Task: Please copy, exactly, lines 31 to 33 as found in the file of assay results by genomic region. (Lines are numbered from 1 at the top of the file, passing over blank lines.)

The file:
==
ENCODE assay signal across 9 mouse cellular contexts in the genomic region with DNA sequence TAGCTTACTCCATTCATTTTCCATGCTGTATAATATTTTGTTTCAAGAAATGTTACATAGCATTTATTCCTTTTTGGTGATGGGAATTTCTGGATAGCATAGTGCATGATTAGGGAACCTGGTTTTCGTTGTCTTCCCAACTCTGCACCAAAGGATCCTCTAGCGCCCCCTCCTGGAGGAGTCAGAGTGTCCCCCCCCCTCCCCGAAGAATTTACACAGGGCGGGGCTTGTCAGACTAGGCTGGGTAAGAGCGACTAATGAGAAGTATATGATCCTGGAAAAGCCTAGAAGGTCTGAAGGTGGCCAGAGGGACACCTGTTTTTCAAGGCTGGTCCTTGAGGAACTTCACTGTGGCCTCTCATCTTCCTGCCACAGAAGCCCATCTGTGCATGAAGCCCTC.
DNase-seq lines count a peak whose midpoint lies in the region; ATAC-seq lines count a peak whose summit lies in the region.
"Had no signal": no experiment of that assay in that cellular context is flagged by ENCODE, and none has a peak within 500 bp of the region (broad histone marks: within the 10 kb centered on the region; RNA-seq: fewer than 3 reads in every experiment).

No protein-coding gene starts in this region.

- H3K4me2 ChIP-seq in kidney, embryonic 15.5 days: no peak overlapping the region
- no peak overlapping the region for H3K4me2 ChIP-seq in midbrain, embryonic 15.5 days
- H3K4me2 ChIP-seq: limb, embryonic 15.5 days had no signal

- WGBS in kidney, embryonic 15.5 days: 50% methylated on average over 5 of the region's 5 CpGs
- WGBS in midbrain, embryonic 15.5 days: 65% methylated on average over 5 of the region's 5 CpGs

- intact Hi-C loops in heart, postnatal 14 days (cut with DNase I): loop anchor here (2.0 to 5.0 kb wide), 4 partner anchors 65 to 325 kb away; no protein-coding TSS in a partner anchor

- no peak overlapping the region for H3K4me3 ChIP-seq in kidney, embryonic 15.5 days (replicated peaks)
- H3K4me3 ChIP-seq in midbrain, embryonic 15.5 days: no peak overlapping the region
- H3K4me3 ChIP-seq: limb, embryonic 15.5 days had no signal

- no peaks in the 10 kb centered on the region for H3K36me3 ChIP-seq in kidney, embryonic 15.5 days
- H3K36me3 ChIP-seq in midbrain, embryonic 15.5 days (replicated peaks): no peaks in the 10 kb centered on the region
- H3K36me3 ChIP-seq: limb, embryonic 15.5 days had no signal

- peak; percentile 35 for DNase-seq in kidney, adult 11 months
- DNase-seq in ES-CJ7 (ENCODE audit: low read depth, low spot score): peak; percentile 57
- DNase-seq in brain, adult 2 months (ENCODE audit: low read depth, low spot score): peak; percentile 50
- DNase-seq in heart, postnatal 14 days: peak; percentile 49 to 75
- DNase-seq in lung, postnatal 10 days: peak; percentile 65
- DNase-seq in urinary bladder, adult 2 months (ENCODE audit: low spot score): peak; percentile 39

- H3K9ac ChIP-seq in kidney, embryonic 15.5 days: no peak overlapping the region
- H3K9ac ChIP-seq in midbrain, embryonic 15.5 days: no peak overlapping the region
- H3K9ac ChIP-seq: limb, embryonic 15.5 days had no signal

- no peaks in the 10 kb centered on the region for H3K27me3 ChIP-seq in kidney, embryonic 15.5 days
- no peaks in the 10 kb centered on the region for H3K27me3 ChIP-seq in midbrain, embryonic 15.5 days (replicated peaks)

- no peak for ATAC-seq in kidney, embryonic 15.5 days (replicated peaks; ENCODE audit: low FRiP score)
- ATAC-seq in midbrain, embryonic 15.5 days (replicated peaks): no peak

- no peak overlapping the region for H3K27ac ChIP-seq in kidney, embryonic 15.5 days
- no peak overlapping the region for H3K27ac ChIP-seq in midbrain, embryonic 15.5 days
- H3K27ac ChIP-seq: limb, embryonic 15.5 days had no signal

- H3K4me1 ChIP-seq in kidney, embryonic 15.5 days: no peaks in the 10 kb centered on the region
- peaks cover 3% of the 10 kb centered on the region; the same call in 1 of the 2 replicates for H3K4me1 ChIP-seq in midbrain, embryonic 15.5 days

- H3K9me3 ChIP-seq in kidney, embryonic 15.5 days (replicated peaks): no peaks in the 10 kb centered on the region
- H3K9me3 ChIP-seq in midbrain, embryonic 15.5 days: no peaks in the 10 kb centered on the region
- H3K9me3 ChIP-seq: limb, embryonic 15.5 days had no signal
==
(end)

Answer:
- no peak overlapping the region for H3K27ac ChIP-seq in midbrain, embryonic 15.5 days
- H3K27ac ChIP-seq: limb, embryonic 15.5 days had no signal

- H3K4me1 ChIP-seq in kidney, embryonic 15.5 days: no peaks in the 10 kb centered on the region